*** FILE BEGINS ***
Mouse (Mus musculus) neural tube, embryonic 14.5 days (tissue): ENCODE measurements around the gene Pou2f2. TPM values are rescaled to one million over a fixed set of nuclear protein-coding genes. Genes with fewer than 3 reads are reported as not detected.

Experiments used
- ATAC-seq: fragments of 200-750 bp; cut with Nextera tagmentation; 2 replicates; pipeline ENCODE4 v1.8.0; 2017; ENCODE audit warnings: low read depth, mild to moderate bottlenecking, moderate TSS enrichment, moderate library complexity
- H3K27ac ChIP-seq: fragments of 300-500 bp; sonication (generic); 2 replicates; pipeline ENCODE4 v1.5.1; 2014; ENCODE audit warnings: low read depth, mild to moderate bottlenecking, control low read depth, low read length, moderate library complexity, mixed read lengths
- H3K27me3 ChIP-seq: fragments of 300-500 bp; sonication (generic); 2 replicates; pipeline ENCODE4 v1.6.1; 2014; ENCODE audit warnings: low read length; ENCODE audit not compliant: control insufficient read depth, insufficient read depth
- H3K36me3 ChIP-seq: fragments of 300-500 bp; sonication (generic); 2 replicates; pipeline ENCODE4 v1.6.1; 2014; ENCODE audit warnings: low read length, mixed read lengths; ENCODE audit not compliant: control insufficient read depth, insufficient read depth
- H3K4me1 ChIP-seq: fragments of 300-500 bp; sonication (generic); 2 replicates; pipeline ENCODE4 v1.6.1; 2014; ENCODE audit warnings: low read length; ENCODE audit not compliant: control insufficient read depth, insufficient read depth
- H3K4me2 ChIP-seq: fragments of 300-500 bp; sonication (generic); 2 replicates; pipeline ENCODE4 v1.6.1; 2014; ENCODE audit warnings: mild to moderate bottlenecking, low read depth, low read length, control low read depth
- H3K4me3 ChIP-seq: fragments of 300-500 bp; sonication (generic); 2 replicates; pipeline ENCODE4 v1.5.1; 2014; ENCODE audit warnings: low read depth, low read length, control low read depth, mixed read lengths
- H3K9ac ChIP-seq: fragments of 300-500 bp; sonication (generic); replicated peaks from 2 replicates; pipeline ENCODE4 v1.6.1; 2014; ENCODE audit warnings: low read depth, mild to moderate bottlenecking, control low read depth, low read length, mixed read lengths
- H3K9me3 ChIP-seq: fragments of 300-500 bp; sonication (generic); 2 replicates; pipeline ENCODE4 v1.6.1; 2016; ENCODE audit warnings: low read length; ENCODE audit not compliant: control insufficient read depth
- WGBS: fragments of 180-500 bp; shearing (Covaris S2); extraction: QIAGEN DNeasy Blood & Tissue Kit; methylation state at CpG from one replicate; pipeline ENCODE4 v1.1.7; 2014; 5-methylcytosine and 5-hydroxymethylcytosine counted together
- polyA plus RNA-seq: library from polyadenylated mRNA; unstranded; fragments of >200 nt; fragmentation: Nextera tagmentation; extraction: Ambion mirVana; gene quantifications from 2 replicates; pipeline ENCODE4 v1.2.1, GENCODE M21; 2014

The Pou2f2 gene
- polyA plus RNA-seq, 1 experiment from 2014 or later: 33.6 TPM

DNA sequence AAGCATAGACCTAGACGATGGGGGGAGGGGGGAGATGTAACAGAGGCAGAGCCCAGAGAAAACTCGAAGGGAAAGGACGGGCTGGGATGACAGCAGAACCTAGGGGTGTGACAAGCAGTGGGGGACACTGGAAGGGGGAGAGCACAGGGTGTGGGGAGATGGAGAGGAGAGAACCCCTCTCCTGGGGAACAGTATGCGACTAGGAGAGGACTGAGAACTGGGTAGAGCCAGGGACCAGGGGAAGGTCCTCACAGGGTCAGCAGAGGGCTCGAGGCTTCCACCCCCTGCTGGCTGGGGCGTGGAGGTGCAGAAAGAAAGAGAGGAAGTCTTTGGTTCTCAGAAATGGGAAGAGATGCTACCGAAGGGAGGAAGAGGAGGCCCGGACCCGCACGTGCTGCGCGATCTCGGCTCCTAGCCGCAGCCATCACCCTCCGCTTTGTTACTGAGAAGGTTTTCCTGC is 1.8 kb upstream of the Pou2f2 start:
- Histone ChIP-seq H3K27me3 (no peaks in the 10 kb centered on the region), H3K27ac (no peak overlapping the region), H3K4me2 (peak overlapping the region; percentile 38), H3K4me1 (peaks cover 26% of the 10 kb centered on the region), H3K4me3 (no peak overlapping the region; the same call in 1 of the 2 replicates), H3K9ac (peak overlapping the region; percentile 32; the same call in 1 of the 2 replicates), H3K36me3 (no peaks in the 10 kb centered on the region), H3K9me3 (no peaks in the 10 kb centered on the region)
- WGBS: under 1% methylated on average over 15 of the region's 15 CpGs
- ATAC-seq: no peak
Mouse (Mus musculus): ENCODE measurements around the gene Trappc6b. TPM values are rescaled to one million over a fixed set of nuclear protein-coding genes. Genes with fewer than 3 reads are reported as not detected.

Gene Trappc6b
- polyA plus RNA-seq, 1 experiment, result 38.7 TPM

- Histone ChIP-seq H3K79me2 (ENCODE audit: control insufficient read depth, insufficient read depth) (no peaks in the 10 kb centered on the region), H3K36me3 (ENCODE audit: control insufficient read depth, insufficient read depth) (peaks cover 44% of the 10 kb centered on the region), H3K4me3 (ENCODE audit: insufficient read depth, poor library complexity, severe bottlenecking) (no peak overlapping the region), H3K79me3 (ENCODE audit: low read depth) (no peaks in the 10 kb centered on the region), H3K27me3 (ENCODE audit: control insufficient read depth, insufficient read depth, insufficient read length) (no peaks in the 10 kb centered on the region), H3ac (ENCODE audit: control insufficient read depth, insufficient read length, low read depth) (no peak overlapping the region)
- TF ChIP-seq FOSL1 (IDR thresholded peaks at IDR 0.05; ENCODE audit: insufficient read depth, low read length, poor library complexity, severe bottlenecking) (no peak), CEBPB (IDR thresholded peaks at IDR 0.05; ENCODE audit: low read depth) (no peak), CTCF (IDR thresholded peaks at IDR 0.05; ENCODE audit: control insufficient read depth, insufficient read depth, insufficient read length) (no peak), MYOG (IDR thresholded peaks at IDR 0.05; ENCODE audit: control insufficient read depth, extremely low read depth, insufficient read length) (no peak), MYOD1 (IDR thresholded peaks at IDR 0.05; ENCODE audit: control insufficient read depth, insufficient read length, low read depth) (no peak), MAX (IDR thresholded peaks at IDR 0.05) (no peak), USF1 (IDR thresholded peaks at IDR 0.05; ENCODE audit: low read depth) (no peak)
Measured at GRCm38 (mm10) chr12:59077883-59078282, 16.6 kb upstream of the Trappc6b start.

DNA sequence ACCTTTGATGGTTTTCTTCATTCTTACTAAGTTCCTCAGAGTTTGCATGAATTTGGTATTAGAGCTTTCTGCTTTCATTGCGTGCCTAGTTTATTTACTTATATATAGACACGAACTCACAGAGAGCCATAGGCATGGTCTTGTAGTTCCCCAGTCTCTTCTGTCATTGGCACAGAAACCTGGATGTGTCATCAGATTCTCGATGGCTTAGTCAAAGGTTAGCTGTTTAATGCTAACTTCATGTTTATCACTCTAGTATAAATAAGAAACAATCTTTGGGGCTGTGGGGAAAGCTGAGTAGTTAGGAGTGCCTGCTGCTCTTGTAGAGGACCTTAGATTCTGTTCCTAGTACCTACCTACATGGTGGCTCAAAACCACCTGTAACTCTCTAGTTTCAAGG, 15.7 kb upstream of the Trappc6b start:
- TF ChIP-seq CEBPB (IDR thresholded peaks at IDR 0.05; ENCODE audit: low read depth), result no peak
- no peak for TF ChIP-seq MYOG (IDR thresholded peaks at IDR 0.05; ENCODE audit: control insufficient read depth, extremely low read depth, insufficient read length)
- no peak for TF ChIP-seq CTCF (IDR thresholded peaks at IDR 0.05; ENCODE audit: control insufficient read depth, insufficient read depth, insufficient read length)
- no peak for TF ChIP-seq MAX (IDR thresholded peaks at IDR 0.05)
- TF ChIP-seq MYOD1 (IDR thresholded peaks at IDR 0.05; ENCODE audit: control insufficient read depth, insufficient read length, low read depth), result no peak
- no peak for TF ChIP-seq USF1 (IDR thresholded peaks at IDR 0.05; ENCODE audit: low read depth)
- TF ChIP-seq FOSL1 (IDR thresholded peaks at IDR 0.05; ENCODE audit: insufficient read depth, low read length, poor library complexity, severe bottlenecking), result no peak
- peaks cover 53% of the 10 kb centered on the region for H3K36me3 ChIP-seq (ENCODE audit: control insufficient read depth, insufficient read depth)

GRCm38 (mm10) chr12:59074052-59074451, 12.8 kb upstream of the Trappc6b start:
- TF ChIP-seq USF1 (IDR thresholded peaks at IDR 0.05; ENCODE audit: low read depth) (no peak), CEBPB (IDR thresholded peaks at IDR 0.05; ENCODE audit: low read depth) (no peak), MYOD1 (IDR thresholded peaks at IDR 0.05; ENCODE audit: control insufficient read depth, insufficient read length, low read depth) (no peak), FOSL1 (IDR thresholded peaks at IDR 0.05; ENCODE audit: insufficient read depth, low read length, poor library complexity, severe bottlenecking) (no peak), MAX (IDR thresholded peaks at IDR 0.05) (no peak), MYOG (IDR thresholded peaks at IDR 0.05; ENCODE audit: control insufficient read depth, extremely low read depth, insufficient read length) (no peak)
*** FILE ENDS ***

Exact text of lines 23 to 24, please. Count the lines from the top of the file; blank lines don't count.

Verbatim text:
- Histone ChIP-seq H3K79me2 (ENCODE audit: control insufficient read depth, insufficient read depth) (no peaks in the 10 kb centered on the region), H3K36me3 (ENCODE audit: control insufficient read depth, insufficient read depth) (peaks cover 44% of the 10 kb centered on the region), H3K4me3 (ENCODE audit: insufficient read depth, poor library complexity, severe bottlenecking) (no peak overlapping the region), H3K79me3 (ENCODE audit: low read depth) (no peaks in the 10 kb centered on the region), H3K27me3 (ENCODE audit: control insufficient read depth, insufficient read depth, insufficient read length) (no peaks in the 10 kb centered on the region), H3ac (ENCODE audit: control insufficient read depth, insufficient read length, low read depth) (no peak overlapping the region)
- TF ChIP-seq FOSL1 (IDR thresholded peaks at IDR 0.05; ENCODE audit: insufficient read depth, low read length, poor library complexity, severe bottlenecking) (no peak), CEBPB (IDR thresholded peaks at IDR 0.05; ENCODE audit: low read depth) (no peak), CTCF (IDR thresholded peaks at IDR 0.05; ENCODE audit: control insufficient read depth, insufficient read depth, insufficient read length) (no peak), MYOG (IDR thresholded peaks at IDR 0.05; ENCODE audit: control insufficient read depth, extremely low read depth, insufficient read length) (no peak), MYOD1 (IDR thresholded peaks at IDR 0.05; ENCODE audit: control insufficient read depth, insufficient read length, low read depth) (no peak), MAX (IDR thresholded peaks at IDR 0.05) (no peak), USF1 (IDR thresholded peaks at IDR 0.05; ENCODE audit: low read depth) (no peak)